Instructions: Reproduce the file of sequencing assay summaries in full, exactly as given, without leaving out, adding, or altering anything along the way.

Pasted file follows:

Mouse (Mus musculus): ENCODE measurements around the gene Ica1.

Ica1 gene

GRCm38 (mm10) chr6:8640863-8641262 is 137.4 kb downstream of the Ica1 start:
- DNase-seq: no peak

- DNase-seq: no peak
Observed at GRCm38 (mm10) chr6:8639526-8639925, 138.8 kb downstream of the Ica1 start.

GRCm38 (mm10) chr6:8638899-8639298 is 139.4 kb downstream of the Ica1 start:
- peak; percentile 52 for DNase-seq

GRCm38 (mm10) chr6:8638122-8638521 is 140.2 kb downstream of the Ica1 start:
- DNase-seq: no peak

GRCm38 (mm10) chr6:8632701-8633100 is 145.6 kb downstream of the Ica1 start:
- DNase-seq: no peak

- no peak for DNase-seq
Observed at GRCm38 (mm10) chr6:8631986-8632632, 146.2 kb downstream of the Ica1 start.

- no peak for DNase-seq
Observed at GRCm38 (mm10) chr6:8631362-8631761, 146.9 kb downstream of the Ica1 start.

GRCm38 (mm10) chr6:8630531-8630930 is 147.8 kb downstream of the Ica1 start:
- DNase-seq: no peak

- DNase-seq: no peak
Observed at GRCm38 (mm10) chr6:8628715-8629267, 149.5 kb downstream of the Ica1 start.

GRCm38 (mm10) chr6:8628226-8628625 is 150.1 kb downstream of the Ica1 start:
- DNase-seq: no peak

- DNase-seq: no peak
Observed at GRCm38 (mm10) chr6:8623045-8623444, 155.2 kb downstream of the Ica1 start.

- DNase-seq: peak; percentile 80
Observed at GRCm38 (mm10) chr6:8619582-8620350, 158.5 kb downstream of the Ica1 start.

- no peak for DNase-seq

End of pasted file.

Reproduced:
Mouse (Mus musculus): ENCODE measurements around the gene Ica1.

Ica1 gene

GRCm38 (mm10) chr6:8640863-8641262 is 137.4 kb downstream of the Ica1 start:
- DNase-seq: no peak

- DNase-seq: no peak
Observed at GRCm38 (mm10) chr6:8639526-8639925, 138.8 kb downstream of the Ica1 start.

GRCm38 (mm10) chr6:8638899-8639298 is 139.4 kb downstream of the Ica1 start:
- peak; percentile 52 for DNase-seq

GRCm38 (mm10) chr6:8638122-8638521 is 140.2 kb downstream of the Ica1 start:
- DNase-seq: no peak

GRCm38 (mm10) chr6:8632701-8633100 is 145.6 kb downstream of the Ica1 start:
- DNase-seq: no peak

- no peak for DNase-seq
Observed at GRCm38 (mm10) chr6:8631986-8632632, 146.2 kb downstream of the Ica1 start.

- no peak for DNase-seq
Observed at GRCm38 (mm10) chr6:8631362-8631761, 146.9 kb downstream of the Ica1 start.

GRCm38 (mm10) chr6:8630531-8630930 is 147.8 kb downstream of the Ica1 start:
- DNase-seq: no peak

- DNase-seq: no peak
Observed at GRCm38 (mm10) chr6:8628715-8629267, 149.5 kb downstream of the Ica1 start.

GRCm38 (mm10) chr6:8628226-8628625 is 150.1 kb downstream of the Ica1 start:
- DNase-seq: no peak

- DNase-seq: no peak
Observed at GRCm38 (mm10) chr6:8623045-8623444, 155.2 kb downstream of the Ica1 start.

- DNase-seq: peak; percentile 80
Observed at GRCm38 (mm10) chr6:8619582-8620350, 158.5 kb downstream of the Ica1 start.

- no peak for DNase-seq